Florida Senate Committee Passes ‘Don’t Say Gay’ Bill

Lily Holm

Last Tuesday, the Florida Senate Education Committee passed a bill that LGBTQ advocates have dubbed the ‘Don’t Say Gay’ bill. The bill, HB 1557, states that a school district “may not encourage classroom discussion about sexual orientation or gender identity in primary grade levels or in a manner that is not age-appropriate or developmentally appropriate.” It also adds that parents would be able to sue and seek compensation for legal fees. The bill still must pass through the Senate and House, but Florida governor, Ron DeSantis, signaled his support for the bill, leading many to predict that he will sign the bill. If DeSantis signs it, the bill will go into effect July 1.  

Though the White House has previously avoided commenting directly on anti-LGBTQ bills, President Biden took to Twitter to denounce the bill, saying, “I want every member of the LGBTQI+ community- especially the kids who will be impacted by this hateful bill- to know that you are loved and accepted just as you are. I have your back, and my Administration will continue to fight for the protections and safety you deserve.”

This tweet followed an earlier statement from the White House. “Every parent hopes that our leaders will ensure their children’s safety, protection, and freedom. Today, conservative politicians in Florida rejected those basic values by advancing legislation that is designed to target and attack the kids who need support the most,” a White House spokesperson said in an emailed statement. The spokesperson also noted that “This is politics at its worst, cynically using our students as pawns in political warfare. At every step of the way, Republicans have peddled in cheap, political attacks, instead of focusing on the issues parents, students, and teachers care about.”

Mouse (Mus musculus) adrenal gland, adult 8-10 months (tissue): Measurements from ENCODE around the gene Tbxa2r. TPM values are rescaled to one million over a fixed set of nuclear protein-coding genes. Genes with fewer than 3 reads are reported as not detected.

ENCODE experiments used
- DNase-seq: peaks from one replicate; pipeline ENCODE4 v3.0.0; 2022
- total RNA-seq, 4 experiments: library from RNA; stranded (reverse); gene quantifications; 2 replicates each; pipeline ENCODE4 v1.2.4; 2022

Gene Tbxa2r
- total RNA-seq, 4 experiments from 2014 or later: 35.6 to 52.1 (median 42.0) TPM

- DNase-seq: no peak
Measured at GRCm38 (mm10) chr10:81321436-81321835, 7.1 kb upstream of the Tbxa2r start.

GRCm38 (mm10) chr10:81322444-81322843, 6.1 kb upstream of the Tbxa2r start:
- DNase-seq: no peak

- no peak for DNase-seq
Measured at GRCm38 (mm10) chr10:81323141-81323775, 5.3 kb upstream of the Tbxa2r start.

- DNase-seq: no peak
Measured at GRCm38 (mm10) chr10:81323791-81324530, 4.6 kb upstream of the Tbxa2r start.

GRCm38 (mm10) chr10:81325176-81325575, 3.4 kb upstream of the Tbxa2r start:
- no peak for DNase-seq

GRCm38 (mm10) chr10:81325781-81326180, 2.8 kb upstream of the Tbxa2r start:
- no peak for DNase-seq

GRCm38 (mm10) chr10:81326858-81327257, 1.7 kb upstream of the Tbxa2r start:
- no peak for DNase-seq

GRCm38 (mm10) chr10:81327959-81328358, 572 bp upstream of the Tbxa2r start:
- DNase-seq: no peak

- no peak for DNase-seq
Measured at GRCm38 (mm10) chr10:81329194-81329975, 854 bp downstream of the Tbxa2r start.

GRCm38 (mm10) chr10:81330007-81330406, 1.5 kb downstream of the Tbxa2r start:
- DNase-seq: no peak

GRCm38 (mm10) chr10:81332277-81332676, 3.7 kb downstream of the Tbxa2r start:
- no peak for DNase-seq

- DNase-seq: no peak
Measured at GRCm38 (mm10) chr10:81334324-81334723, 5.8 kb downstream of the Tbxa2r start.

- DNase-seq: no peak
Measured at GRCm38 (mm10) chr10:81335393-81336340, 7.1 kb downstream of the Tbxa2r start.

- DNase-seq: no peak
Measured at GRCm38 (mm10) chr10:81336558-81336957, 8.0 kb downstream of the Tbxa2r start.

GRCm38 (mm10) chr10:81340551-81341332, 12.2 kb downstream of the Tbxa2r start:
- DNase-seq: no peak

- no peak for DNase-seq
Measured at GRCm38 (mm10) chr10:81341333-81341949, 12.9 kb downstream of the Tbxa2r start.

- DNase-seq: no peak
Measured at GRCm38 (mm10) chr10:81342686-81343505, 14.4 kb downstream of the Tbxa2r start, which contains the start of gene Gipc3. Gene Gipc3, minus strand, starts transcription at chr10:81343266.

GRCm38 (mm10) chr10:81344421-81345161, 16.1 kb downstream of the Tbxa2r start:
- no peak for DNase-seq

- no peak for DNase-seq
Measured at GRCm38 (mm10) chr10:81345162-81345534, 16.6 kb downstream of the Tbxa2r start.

This Florida bill is not an isolated action, according to the Human Rights Campaign, in 2021 alone, more than 250 anti-LGBTQ bills were introduced, at least 17 were enacted into law. So far this year, 160 anti-LGBTQ bills have been introduced or rolled over from the previous year. Many of them, including bills in Kentucky, would bar certain school policies or classroom discussions, while others target transgender students by barring them from playing on school sports teams or using the school facilities that align with their gender identities.